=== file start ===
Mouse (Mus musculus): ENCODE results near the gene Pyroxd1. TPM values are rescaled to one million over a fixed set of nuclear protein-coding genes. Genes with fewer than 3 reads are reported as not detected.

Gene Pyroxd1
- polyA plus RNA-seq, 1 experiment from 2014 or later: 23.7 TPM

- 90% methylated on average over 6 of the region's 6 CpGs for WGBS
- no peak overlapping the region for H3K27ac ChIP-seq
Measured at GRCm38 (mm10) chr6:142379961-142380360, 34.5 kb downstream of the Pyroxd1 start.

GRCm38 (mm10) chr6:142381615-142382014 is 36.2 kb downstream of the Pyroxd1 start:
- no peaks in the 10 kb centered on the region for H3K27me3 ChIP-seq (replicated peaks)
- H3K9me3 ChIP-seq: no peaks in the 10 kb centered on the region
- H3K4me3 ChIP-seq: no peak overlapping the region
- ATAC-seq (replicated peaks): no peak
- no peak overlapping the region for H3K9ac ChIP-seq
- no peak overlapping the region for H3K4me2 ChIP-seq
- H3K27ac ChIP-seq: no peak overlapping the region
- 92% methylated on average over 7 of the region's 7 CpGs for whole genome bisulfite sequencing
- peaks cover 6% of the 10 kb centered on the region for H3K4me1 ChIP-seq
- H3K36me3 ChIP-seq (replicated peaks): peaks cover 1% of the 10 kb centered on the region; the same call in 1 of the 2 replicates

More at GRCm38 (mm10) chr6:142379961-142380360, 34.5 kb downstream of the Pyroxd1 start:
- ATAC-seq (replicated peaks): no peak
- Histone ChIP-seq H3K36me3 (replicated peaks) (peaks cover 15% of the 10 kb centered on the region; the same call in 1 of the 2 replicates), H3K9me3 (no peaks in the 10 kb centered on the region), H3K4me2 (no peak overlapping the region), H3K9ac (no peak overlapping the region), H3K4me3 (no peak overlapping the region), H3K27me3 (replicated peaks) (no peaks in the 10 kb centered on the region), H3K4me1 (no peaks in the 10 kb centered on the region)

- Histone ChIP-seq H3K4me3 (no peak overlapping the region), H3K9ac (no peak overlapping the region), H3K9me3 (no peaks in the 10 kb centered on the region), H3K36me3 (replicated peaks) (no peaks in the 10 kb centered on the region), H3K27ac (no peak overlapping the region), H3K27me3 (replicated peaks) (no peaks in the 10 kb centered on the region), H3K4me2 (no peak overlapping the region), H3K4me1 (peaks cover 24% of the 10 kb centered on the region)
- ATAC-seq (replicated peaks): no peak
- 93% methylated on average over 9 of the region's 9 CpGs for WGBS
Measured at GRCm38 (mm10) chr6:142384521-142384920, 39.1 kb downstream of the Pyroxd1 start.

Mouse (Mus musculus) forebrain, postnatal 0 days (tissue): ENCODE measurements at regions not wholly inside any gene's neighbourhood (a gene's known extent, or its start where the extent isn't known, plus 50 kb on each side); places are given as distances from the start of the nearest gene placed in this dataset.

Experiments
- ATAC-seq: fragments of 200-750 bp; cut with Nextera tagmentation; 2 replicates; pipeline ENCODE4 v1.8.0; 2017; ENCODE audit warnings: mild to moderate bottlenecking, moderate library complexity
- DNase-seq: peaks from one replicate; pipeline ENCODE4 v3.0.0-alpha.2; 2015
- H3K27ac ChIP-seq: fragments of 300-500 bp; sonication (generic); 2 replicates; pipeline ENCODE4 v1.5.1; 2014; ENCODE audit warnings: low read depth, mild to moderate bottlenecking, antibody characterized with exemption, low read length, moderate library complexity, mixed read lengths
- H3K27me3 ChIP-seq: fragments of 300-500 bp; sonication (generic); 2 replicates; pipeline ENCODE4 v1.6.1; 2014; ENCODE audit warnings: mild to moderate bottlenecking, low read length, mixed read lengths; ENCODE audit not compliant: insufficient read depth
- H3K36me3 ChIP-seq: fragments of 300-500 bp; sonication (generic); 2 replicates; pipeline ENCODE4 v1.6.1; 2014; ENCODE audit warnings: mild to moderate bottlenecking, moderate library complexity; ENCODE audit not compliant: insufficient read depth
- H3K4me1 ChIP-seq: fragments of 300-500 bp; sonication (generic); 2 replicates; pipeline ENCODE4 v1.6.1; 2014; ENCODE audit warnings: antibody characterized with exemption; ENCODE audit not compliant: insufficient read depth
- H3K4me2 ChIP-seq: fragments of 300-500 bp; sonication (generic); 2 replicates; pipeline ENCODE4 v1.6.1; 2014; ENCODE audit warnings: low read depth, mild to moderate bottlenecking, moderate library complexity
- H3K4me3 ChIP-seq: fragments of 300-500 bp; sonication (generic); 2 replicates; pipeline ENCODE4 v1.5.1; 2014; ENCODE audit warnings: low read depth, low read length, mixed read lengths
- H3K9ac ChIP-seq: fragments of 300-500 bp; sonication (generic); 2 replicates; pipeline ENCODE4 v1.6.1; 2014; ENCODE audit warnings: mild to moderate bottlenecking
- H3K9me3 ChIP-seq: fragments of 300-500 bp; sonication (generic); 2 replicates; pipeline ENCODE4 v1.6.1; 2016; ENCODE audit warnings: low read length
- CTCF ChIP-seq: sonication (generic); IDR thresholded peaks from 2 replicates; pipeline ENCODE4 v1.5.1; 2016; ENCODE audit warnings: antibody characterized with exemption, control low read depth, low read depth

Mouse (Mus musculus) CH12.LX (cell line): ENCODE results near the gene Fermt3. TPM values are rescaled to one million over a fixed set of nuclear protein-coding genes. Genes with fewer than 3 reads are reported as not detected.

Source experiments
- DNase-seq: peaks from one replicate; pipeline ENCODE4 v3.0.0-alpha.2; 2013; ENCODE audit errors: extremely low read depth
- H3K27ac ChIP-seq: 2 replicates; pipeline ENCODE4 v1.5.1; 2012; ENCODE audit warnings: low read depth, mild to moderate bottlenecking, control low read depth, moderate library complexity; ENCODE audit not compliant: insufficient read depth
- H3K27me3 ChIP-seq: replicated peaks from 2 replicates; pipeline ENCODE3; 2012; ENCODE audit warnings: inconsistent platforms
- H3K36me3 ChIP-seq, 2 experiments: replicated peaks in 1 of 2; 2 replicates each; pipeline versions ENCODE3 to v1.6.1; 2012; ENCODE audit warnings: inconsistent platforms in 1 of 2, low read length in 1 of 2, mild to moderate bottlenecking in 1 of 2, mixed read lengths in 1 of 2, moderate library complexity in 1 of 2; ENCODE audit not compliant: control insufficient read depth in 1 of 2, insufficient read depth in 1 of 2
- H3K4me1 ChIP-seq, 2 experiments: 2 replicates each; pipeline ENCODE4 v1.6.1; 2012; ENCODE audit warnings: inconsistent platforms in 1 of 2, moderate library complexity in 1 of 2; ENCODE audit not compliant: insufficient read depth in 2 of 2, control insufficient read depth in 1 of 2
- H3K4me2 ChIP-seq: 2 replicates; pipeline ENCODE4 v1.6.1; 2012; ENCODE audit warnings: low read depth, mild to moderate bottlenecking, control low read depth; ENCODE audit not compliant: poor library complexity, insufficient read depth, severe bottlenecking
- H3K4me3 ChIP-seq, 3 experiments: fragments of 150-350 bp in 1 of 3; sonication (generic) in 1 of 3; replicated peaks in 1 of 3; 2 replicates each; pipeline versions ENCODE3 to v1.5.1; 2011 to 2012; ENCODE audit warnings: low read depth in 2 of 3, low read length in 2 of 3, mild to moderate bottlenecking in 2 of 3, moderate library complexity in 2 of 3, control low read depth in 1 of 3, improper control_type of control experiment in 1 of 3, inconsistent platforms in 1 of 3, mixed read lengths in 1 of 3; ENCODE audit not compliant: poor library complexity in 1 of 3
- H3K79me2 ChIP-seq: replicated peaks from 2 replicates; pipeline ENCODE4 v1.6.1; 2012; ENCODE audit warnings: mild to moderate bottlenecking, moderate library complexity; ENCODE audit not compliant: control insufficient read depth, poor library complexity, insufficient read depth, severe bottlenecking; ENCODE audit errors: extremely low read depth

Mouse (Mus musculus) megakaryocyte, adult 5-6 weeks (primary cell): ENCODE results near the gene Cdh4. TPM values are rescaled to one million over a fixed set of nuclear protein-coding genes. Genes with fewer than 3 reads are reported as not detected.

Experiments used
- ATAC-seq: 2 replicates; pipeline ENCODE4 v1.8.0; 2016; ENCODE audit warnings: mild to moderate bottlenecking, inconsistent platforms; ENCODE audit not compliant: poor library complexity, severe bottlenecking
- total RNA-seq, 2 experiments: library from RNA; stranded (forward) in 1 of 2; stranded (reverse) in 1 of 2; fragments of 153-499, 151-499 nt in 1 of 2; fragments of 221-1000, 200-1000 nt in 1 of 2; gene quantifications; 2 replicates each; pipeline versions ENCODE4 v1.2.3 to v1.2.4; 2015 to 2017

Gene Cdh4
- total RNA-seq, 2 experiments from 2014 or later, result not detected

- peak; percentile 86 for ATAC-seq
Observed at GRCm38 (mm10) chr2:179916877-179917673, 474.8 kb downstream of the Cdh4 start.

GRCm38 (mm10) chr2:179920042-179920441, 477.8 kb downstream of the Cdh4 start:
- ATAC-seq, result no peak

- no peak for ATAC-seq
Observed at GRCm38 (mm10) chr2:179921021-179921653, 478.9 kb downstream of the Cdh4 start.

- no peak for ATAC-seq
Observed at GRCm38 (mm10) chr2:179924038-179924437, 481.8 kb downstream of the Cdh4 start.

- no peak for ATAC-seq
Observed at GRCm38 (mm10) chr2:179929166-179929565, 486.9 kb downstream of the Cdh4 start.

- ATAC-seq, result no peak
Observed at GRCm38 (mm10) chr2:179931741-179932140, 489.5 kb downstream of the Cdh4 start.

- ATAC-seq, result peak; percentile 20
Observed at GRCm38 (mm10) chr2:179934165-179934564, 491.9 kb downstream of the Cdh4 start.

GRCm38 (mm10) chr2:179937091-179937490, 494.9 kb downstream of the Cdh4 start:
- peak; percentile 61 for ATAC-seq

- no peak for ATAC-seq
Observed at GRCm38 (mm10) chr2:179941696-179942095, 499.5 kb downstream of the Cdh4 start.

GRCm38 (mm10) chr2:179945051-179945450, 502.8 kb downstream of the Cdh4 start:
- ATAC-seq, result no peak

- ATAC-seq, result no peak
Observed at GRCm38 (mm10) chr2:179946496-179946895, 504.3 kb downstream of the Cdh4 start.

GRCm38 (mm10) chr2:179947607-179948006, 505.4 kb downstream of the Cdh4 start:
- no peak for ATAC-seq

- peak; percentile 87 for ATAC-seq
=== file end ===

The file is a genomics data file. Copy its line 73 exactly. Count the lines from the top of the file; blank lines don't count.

- ATAC-seq, result no peak